Mind over matter.
On paper, Day 44 was super simple – a short 11.34 kilometres on a postcard-perfect day lay between me and Rossiters Hut. However, the straightforward path included one mental hurdle that I had yet encountered on the Heysen Trail. For the first time since beginning my adventure, I’d have to pluck myself from the irresistible comforts of home. I didn’t know how I would react. Fortunately, one final heart-warming farewell eased my Barossa departure.
Daily Diary – Day 44
It was nearly 1 pm before I had completed all of my domestic chores, including submitting my soul to the tax office – a task I had delayed for as long as possible on Day 43. The day’s uphill trek to the outskirts of Kaiserstuhl Conservation Park didn’t intimidate me. But, the prospect of hitting the trail again solo, following two days of sociable familiarity, left me feeling awkwardly detached. Nevertheless, I had to push through it.
My mind kept recycling one strong-willed statement: you will only do this once, make the most of it. I had just over two weeks before I arrived at the Cape Jervis trailhead. That’s all! Two weeks! There was so much still to see. Bountiful plantation forests, a sprawling cityscape, the vast blue ocean, stretches of pristine beach and another dozen or so conservation parks awaited me on the trail. Sentimentality could wait.
Kaiserstuhl Conservation Park is home to native birds such as blue wrens, finches, honeyeaters, parrots and thornbills. Many of the bird populations are declining in the Mount Lofty Ranges, even in parks, due to fragmentation of their territories.
I picked up where I left the trail at the southern end of the Tanunda main street. Weaving through classical small-town suburbia, I soon arrived at the lengthy Basedow Road. Then, after several kilometres of countrified housing estates and famous vineyards, I arrived at my final Barossan goodbye.
An old friend by the name of Adele had actively followed my adventure and generously invited me into her home for a parting lunch. She was truly one of my biggest trail angels. But in truth, this wonderful woman had supported me (as well as numerous others in the region) for far longer than my Heysen Trail journey. I was eager for a long-overdue catch-up.
Some two hours later, after a substantial schnitzel roll, a delicious dessert, two glasses of wine and a thoroughly engaging chat, I, somewhat sluggishly, continued my trek toward the valley’s neighbouring hills. The sun had already begun to dip by the time I lumbered up the livestock-lined slopes.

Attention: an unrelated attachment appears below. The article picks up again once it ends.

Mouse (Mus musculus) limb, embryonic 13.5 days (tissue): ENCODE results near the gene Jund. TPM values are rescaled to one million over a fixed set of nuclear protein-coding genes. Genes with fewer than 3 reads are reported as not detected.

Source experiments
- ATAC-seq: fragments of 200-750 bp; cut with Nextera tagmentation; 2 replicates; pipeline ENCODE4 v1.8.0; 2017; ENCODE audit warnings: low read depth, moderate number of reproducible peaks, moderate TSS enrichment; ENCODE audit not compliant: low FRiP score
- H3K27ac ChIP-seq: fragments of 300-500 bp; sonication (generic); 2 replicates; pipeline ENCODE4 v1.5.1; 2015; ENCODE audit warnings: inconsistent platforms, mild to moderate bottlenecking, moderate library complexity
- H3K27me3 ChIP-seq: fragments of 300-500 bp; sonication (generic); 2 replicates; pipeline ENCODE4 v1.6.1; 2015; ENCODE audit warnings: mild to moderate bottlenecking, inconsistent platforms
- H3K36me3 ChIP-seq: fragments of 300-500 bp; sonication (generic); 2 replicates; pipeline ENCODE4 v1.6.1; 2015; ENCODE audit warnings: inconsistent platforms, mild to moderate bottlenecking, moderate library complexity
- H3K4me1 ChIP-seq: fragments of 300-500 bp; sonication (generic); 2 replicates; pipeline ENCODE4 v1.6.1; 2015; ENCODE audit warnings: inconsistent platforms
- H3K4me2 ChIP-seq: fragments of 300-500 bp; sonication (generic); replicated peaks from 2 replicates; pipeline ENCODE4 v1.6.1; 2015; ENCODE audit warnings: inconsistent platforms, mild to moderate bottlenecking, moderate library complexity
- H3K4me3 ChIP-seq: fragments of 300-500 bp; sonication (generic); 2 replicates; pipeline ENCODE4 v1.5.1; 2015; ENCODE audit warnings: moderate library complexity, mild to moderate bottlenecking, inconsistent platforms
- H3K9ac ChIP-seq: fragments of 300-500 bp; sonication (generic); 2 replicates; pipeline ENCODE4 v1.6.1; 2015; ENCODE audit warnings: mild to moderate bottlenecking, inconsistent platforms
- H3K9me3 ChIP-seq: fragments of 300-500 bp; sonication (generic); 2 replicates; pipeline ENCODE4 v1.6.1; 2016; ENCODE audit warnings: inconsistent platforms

Looking back over the valley, I was astounded by the beauty of the vineyard-laden landscape. I took a few moments to breathe it in. My boyhood hometown had never looked so brilliant. I’d spent nearly two decades living in this illustrious part of the world, but never really appreciated it’s majestic splendour. My mind was blissfully calm with little to no thought of my imminent isolated struggle.
The rising moon had made a headstart on the setting sun and, for the first hour of my journey through Kaiserstuhl Conservation Park, the celestial body bled red over the surrounding bushland. I could only vaguely remember the area from a primary school excursion some 20 years earlier and, while the night sky illuminated a surprising amount of the dense vegetation, the dimly lit silhouettes weren’t enough to kickstart my hazy memory. Thankfully, the route’s retroreflective trail markers gleamed brightly in the moonlight and the path soon spat me out at Rossiters Hut.
With my belly still bulging from Adele’s delicious farewell lunch, I didn’t bother preparing dinner and promptly tucked myself into bed. Despite averaging a meagre 10.3 trail kilometres a day since leaving Kapunda, my body felt tired. Before long, I fell asleep. I’d have to rediscover my hiking legs on Day 45, however, as the rest of the Heysen Trail would see a sharp increase in daily distances.
All the details.
Trail distance covered
Cool damp winters with light to heavy showers and some days of rain. The ranges are wet and cool during winter but are warmer during autumn and spring. Summers are warm to hot and relatively dry.
The path through Tanunda is simple enough until you arrive at the dirty great big hill behind Bethany and up to Kaiserstuhl Conservation Park.